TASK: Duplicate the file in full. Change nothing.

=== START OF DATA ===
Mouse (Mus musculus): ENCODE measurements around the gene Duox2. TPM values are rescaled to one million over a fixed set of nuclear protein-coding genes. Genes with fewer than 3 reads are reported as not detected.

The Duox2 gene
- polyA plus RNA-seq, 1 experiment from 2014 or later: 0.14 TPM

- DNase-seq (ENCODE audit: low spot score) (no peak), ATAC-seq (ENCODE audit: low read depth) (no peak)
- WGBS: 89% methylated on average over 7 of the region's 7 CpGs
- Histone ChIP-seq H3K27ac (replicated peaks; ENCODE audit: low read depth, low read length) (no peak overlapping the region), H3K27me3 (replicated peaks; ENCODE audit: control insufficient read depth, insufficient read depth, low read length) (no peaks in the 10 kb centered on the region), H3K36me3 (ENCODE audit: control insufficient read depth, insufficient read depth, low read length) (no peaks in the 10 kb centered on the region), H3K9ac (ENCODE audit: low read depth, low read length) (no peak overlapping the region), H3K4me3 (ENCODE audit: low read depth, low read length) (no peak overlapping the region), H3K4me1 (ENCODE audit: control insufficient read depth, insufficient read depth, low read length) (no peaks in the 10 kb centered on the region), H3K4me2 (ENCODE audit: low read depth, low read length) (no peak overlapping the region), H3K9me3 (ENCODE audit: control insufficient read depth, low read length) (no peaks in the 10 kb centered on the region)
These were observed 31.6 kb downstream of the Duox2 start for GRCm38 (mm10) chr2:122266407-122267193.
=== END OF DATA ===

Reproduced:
Mouse (Mus musculus): ENCODE measurements around the gene Duox2. TPM values are rescaled to one million over a fixed set of nuclear protein-coding genes. Genes with fewer than 3 reads are reported as not detected.

The Duox2 gene
- polyA plus RNA-seq, 1 experiment from 2014 or later: 0.14 TPM

- DNase-seq (ENCODE audit: low spot score) (no peak), ATAC-seq (ENCODE audit: low read depth) (no peak)
- WGBS: 89% methylated on average over 7 of the region's 7 CpGs
- Histone ChIP-seq H3K27ac (replicated peaks; ENCODE audit: low read depth, low read length) (no peak overlapping the region), H3K27me3 (replicated peaks; ENCODE audit: control insufficient read depth, insufficient read depth, low read length) (no peaks in the 10 kb centered on the region), H3K36me3 (ENCODE audit: control insufficient read depth, insufficient read depth, low read length) (no peaks in the 10 kb centered on the region), H3K9ac (ENCODE audit: low read depth, low read length) (no peak overlapping the region), H3K4me3 (ENCODE audit: low read depth, low read length) (no peak overlapping the region), H3K4me1 (ENCODE audit: control insufficient read depth, insufficient read depth, low read length) (no peaks in the 10 kb centered on the region), H3K4me2 (ENCODE audit: low read depth, low read length) (no peak overlapping the region), H3K9me3 (ENCODE audit: control insufficient read depth, low read length) (no peaks in the 10 kb centered on the region)
These were observed 31.6 kb downstream of the Duox2 start for GRCm38 (mm10) chr2:122266407-122267193.